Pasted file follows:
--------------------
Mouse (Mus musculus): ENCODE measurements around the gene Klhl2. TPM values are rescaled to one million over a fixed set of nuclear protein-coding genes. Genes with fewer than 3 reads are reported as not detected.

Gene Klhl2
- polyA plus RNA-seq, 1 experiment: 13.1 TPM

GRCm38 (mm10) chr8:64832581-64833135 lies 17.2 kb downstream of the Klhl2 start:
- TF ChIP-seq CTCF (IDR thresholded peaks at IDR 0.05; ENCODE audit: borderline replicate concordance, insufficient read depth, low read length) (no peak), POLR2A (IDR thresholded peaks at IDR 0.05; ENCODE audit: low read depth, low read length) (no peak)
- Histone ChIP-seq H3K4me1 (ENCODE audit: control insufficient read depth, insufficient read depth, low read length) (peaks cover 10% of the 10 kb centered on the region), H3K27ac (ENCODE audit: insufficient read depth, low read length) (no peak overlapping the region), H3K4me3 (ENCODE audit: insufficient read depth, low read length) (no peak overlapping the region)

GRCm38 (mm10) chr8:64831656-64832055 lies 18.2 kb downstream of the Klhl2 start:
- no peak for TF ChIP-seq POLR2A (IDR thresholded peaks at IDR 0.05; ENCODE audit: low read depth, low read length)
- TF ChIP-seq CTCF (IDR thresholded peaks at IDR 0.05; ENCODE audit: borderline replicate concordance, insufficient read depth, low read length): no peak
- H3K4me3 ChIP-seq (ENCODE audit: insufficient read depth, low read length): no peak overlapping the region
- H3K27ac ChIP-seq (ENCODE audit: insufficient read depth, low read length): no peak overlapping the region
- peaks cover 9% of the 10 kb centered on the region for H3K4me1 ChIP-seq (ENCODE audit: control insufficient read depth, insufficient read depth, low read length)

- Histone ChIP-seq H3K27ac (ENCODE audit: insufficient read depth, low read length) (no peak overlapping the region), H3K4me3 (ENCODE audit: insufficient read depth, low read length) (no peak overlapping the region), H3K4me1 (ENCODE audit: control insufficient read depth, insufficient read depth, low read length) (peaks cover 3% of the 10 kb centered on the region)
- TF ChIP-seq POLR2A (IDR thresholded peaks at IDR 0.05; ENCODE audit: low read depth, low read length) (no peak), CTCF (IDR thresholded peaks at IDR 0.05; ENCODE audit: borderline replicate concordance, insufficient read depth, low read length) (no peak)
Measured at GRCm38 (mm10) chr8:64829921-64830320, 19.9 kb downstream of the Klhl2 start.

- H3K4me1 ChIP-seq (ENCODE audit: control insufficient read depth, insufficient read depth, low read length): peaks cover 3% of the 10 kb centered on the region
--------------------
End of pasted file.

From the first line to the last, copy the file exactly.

Mouse (Mus musculus): ENCODE measurements around the gene Klhl2. TPM values are rescaled to one million over a fixed set of nuclear protein-coding genes. Genes with fewer than 3 reads are reported as not detected.

Gene Klhl2
- polyA plus RNA-seq, 1 experiment: 13.1 TPM

GRCm38 (mm10) chr8:64832581-64833135 lies 17.2 kb downstream of the Klhl2 start:
- TF ChIP-seq CTCF (IDR thresholded peaks at IDR 0.05; ENCODE audit: borderline replicate concordance, insufficient read depth, low read length) (no peak), POLR2A (IDR thresholded peaks at IDR 0.05; ENCODE audit: low read depth, low read length) (no peak)
- Histone ChIP-seq H3K4me1 (ENCODE audit: control insufficient read depth, insufficient read depth, low read length) (peaks cover 10% of the 10 kb centered on the region), H3K27ac (ENCODE audit: insufficient read depth, low read length) (no peak overlapping the region), H3K4me3 (ENCODE audit: insufficient read depth, low read length) (no peak overlapping the region)

GRCm38 (mm10) chr8:64831656-64832055 lies 18.2 kb downstream of the Klhl2 start:
- no peak for TF ChIP-seq POLR2A (IDR thresholded peaks at IDR 0.05; ENCODE audit: low read depth, low read length)
- TF ChIP-seq CTCF (IDR thresholded peaks at IDR 0.05; ENCODE audit: borderline replicate concordance, insufficient read depth, low read length): no peak
- H3K4me3 ChIP-seq (ENCODE audit: insufficient read depth, low read length): no peak overlapping the region
- H3K27ac ChIP-seq (ENCODE audit: insufficient read depth, low read length): no peak overlapping the region
- peaks cover 9% of the 10 kb centered on the region for H3K4me1 ChIP-seq (ENCODE audit: control insufficient read depth, insufficient read depth, low read length)

- Histone ChIP-seq H3K27ac (ENCODE audit: insufficient read depth, low read length) (no peak overlapping the region), H3K4me3 (ENCODE audit: insufficient read depth, low read length) (no peak overlapping the region), H3K4me1 (ENCODE audit: control insufficient read depth, insufficient read depth, low read length) (peaks cover 3% of the 10 kb centered on the region)
- TF ChIP-seq POLR2A (IDR thresholded peaks at IDR 0.05; ENCODE audit: low read depth, low read length) (no peak), CTCF (IDR thresholded peaks at IDR 0.05; ENCODE audit: borderline replicate concordance, insufficient read depth, low read length) (no peak)
Measured at GRCm38 (mm10) chr8:64829921-64830320, 19.9 kb downstream of the Klhl2 start.

- H3K4me1 ChIP-seq (ENCODE audit: control insufficient read depth, insufficient read depth, low read length): peaks cover 3% of the 10 kb centered on the region